Woman with a healthy smile

Good Oral Care is important for a Healthy Smile

The relationship we have with our mouth and oral hygiene is an intimate one. A good dentist can be an important part of our team of healthcare practitioners and an essential ally when it comes to wellness. This is especially true if we are seeing a holistic dentist who can offer comprehensive care in the chair, as well as tips for daily practices to freshen our smile and support systemic health.

Even though oral health care is an integral part of our healthcare regimen, for some people the fear of going to the dentist is real. So much so that it is acknowledged as a phobia in the DSM-V (The Diagnostic and Statistical Manual of Mental Disorders). Research studies suggest that as much as 36% of the US population experiences anxiety when it comes to sitting in the dentist’s chair, and 12% have fear so extreme that it warrants a diagnosis. While this isn’t an article about overcoming fear, it can be helpful to acknowledge typical anxieties and explore coping tools so as not to miss out on this vital part of personal health care.

Why Care about Oral Care

If the eyes are the window to the soul, the mouth may well be the window to the body. The state of our dental hygiene can indicate what’s happening everywhere else. The health of everything in our mouth impacts our systemic health. And, what’s happening in the rest of our body also has an impact on our teeth and gums.

For example, the inflammation accompanying conditions like gingivitis (swollen and/or bleeding gums) can both be an indicator of systemic inflammation, as well as a precursor to the development of some degenerative diseases aggravated by inflammation. This can include various types of cardiovascular disease.

Another example is found in studies demonstrating that older adults with gingivitis experience impaired memory function and reductions in cognition. This alone may be motivation for flossing—or for making sure you don’t procrastinate on that cleaning.

People with chronic conditions such as diabetes may need to pay extra attention to oral care, since there are correlations between diabetes and increased risk of gum problems.

Then there’s the confidence we feel when we reveal a healthy smile, when we laugh with abandon, share a kiss, blow a kiss, or even simply exhale fully.

The Family Who Goes to the Dentist Together, Stays Together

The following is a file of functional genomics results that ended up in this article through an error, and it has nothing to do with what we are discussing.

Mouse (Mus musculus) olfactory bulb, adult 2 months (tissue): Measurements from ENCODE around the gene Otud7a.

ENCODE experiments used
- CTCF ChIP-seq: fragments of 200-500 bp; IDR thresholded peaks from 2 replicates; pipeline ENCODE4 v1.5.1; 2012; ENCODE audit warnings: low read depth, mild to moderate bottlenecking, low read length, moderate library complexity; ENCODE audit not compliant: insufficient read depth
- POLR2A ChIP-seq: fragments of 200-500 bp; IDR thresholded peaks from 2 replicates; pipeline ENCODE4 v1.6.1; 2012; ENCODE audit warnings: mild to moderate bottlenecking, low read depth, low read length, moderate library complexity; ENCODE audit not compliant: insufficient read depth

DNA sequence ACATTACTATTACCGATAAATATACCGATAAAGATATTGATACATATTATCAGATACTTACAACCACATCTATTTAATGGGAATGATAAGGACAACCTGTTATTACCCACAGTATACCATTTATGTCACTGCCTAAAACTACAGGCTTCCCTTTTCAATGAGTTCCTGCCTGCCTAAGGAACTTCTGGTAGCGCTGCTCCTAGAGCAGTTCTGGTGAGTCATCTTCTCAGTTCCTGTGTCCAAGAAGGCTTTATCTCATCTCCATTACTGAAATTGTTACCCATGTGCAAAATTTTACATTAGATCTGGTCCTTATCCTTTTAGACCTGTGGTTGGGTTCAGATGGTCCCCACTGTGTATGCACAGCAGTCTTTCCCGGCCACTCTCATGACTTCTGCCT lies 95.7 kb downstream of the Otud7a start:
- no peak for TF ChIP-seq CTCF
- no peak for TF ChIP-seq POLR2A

Our dental health can impact the people around us, so holistic dentist Dr Chester Yokoyama suggests that oral care is a family affair. He says, “If one partner has bacteria from the plaque and/or tartar buildup in their mouth, they can pass it on through kissing or sharing drinks. Visit your dentist if you are planning on having a significant other or partner. If you’re in a relationship, make sure that your partner also goes to the dentist.”

You could think about dental appointments like a spa day (maybe schedule a post-cleaning massage) or even as the pre-date date. As your family grows you may want to be even more vigilant. Dr Yokoyama says, “Periodontitis bacteria can even be passed to your baby, so visit your dentist before you are thinking of getting pregnant.”

Choosing a Holistic Dentist

When finding just the right dental chair, the first piece of advice offered by holistic dentist Dr Pearl Zadeh is, “Does the dentist listen?” She says, “It is important that your dentist listens to your requests, concerns, and fears. Many times, dentists treat patients with a one-size-fits-all format. Also, is your dentist open-minded? Is it possible for you to ask questions? What does your dentist use for cleaning? Is your dentist aware of some of the carcinogens in the materials found in many dental offices (such as BPA or triclosan)? What kinds of fillings do they use?

Dr Yokoyama suggests the following four questions when evaluating dental practices:

1. Does the dentist put metals in the mouth? Some people are very sensitive to metals and they might not even be aware of their sensitivity. And if the practice removes amalgam fillings, what protocols are being used?
2. Does the office use ultra-pure or purified water when working on the patient?
3. What kind of X-rays are used? Digital X-rays can reduce the amount of radiation up to 75% when compared to the older film X-ray machines.
4. Does the office use lasers for any procedures?

Home Care Suggestions from Holistic Dentists